BROWNSVILLE, Texas – Bishop Daniel E. Flores has given his view on President Trump’s decision to pose for photos in front of a boarded up church near the White House with a bible in his hand.
The episode has drawn lots of commentary from around the world. According to news reports, federal officers used force to clear a large crowd of peaceful demonstrators from the street between the White House and St. John’s Episcopal Church.
The decision to move the demonstrators was made by Attorney General William Barr in order to clear a path for the president. The White House says tear gas was not used. Media reports and those in the crowd say otherwise.
Trump visited the boarded up church the day after a fire was set in its basement. Trump stood in front of the world’s media with his back to the church and held aloft a bible. He did not speak about unrest in the country, nor open the bible.
The Right Rev. Mariann Budde, the Episcopal bishop of Washington, said she was “outraged” by the episode, believing the president used the church as a political prop.
Bishop Flores was asked about the episode during a webinar held by the Diocese of Brownsville to celebrate World Communications Day. Normally, Flores would hold the annual event at the San Juan Basilica. However, due to the coronavirus he spoke to reporters online.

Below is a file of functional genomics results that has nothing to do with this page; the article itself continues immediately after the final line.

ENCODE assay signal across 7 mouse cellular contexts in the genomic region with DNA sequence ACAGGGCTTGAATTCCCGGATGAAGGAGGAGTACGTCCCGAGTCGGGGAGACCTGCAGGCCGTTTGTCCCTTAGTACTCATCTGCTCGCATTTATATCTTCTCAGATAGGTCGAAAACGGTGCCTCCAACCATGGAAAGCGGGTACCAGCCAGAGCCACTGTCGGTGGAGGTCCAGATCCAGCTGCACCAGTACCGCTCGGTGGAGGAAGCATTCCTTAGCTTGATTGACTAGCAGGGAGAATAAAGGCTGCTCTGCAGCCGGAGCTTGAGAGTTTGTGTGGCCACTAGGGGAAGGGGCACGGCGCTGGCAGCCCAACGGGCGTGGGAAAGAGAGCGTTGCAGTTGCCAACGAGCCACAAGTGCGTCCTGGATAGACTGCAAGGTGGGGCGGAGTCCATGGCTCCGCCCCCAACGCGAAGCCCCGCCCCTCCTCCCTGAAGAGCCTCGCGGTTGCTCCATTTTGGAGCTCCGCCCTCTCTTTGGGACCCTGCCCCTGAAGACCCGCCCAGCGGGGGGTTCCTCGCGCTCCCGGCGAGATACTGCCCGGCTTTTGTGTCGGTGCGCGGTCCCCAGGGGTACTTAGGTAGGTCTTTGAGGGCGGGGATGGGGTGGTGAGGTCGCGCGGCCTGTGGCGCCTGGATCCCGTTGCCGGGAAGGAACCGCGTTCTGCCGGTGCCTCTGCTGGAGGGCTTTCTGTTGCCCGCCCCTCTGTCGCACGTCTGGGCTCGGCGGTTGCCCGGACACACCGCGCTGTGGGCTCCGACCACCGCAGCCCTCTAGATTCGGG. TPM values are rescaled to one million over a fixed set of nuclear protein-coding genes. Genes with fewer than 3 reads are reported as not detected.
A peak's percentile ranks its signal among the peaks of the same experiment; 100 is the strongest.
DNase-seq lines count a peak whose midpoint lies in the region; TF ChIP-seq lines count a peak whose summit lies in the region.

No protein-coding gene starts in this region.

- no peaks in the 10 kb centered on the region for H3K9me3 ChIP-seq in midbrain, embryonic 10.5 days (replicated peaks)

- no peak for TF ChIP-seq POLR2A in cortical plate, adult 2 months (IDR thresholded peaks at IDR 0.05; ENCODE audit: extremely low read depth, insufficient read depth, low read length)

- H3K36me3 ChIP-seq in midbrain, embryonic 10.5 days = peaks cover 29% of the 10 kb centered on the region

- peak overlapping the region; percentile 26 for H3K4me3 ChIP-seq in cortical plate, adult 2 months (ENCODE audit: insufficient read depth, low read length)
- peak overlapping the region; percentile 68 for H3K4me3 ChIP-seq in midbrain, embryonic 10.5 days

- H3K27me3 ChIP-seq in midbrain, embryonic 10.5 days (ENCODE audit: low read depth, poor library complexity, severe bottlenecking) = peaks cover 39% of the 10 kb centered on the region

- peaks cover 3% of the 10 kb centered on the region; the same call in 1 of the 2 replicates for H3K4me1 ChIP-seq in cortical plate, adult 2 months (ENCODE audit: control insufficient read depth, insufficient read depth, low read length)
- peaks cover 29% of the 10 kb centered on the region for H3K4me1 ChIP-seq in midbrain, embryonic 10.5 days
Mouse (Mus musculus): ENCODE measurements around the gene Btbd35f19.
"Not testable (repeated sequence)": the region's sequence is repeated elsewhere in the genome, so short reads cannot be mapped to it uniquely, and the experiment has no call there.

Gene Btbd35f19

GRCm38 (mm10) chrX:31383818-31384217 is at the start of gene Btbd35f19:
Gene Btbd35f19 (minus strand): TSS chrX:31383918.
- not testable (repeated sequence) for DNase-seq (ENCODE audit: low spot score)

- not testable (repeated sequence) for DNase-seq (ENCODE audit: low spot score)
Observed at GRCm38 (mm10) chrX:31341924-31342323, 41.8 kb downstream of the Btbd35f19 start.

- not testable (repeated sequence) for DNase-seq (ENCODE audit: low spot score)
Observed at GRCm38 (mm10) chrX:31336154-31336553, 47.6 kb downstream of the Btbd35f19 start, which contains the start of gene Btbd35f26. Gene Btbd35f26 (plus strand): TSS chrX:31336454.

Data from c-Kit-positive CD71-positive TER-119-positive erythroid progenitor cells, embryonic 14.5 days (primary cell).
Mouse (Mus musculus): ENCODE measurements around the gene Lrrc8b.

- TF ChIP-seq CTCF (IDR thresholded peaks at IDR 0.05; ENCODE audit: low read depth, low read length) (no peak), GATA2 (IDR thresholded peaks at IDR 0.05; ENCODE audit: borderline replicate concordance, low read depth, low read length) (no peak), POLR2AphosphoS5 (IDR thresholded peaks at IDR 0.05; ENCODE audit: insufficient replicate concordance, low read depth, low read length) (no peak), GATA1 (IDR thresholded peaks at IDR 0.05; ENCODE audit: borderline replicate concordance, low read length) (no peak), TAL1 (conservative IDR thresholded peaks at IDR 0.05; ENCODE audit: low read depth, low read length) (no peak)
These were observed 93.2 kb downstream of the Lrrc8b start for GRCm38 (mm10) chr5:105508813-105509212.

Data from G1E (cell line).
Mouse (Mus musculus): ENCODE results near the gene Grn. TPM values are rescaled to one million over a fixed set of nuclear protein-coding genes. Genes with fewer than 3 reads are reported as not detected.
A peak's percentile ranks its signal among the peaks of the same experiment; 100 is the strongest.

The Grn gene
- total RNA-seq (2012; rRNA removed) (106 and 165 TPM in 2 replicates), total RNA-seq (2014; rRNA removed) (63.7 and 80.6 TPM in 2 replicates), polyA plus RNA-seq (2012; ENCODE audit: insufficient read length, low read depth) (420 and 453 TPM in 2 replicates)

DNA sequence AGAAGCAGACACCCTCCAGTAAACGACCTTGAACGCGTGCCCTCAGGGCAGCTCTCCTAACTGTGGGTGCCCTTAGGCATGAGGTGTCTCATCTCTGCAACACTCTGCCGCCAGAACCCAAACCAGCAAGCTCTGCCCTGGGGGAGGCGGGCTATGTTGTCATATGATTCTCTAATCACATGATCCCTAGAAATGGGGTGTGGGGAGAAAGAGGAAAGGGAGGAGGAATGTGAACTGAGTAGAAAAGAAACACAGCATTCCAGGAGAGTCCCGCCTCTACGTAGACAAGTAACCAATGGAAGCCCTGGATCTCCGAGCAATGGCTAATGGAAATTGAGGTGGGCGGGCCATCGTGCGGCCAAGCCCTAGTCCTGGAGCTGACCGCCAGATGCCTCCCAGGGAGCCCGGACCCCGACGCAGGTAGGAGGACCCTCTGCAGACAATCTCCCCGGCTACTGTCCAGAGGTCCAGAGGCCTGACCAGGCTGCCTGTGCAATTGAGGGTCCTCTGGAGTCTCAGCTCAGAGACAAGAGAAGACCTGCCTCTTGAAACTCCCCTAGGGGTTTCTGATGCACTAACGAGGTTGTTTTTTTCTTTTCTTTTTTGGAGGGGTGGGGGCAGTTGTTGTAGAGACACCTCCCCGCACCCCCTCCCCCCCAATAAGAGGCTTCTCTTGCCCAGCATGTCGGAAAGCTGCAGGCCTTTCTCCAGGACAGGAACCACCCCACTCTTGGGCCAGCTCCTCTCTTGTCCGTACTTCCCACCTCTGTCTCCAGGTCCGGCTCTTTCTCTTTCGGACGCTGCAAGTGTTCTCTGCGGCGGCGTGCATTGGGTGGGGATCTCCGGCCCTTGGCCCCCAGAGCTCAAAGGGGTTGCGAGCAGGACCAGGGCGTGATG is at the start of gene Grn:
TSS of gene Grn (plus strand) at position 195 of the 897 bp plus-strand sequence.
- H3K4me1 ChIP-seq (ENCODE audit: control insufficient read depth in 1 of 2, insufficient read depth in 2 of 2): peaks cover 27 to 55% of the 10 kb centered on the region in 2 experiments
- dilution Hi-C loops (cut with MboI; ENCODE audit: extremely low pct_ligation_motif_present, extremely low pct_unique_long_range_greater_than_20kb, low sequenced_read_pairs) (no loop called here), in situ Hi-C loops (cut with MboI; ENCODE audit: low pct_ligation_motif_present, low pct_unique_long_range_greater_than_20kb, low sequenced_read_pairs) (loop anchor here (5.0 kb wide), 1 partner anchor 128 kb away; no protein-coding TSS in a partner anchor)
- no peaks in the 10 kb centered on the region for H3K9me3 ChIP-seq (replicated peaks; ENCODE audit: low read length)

Asked about Trump’s visit to St. John’s and his actions there, Flores said: “I found it very difficult to watch. I fear that both parties would use kinds of religious symbols to promote a certain agenda, on one side or the other. I think that is something that happens.”
Flores said the separation of church and state is not something that only protects the state.
“It also in a certain way protects the church. I want the church to be free and to speak and to be a sign of something that is reconciling, something that is not partisan but that informs the conscience to seek something that is good and that can bring about a certain kind of movement forward.”
Flores went on to say:
“That particular moment was a moment amongst a long line of moments where I think religion gets used more for the picture it provides than for a constructive dialogue. That is just my opinion.”
Flores said it is incumbent upon religious leadership to “pray for the country, to pray for the country’s leadership and to pray for the whole good of the political world.”
Her said it is important for the church to “maintain her independence,” to be able to speak to both sides. He said independence is a word that comes from an authentic reading of the Catholic tradition.
“I try not to get into personalities. But I do think the church has something to say about justice and that impacts life. And then people need to go and make the decisions about how that impacts their particular involvement.
“It is a time for us to raise up some signs of reconciliation and not sort of like poke people. I think sometimes the political world on both sides are quite good at poking people.”
Editor’s Note: The main photo accompanying the above news story shows President Trump outside St. John’s Episcopal Church in Washington, D.C. (Photo: NYT/Doug Mills)
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